Management
Seed heads can be harvested from production fields in late August or September. The seed heads can be run through a hammer mill to break out the seed units and release the achenes. Then the achenes can be run through a two screen cleaner to increase purity of the product. The seed
can be cleaned to a purity of 48 percent with approximately 18,400 seeds per pound. Seed lots cleaned at the Manhattan PMC have had purities as great as 96 % and a germination of 88 %.
Compass plant seedlings have only a single leaf their first year of growth. Speculation has it that compass plant will not produce flowers until the second or third year of growth. Other plant enthusiasts indicate that perhaps compass plant needs four or five years to produce flowers and seed. Should compass plant be grown as a specimen plant it may need to be staked up to prevent its stems from being blown over by the wind.
Pests and Potential Problems
A disease was noted and studied on compass plant grown in Poland as a horticultural crop. The disease symptoms were noticed on approximately 15 percent of the population of plants. The plants exhibited stunting, yellowing and reduced inflorescence production. Oblong brown-purplish lesions were noticed on the plants stems in July. The causal agent isolated from the lesions was Alternaria alternata which was subsequently grown on artificial media and used to re-infect compass plant seedlings.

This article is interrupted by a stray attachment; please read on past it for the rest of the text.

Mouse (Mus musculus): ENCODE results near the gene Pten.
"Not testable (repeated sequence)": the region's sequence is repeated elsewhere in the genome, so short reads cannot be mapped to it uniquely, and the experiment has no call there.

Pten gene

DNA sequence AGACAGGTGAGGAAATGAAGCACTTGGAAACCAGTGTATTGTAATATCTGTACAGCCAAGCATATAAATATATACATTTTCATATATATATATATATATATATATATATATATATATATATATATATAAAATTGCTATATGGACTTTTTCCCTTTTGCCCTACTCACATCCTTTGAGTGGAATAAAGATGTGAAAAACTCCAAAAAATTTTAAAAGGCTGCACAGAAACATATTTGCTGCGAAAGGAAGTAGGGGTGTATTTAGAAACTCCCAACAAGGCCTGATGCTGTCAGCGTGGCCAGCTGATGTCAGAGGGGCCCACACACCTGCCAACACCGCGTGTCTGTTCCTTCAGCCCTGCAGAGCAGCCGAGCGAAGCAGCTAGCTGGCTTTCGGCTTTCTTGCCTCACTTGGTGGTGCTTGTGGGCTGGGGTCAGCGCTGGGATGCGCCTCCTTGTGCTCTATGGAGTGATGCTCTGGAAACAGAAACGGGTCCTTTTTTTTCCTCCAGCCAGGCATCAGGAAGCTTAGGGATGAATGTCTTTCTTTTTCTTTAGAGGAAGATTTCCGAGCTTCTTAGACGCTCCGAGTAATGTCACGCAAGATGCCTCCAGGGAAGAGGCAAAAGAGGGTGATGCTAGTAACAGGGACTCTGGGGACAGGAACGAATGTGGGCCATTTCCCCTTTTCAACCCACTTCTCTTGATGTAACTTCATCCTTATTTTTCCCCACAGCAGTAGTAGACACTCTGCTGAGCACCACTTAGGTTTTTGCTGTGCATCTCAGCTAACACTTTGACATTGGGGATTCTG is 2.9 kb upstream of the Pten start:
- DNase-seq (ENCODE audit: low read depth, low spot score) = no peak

Compass plant, grown in a cultivated situation, has also been known to have stems blown down when subjected to strong winds at full maturity.
Environmental Concerns
Compass plant does not spread vegetatively except as the clump of the original plant grows in diameter. This plant volunteers easily from seed, but does not spread actively.
Cultivars, Improved, and Selected Materials (and area of origin)
Two compass plant germplasm lines, NF-1 and NF-1 Profuse Ligule, were developed by the Samuel Roberts Noble Foundation Inc. in Ardmore, OK. These germplasm lines should be useful in developing improved cultivars, novel germplasm, as well as studying the biology, ecology, and genetics of the compass plant. Seed stocks of the two lines will be maintained by the Biotechnology Group at the Noble Foundation.
Prepared By and Species Coordinator:
Richard Wynia, USDA NRCS Manhattan Plant Materials Center, Manhattan, KS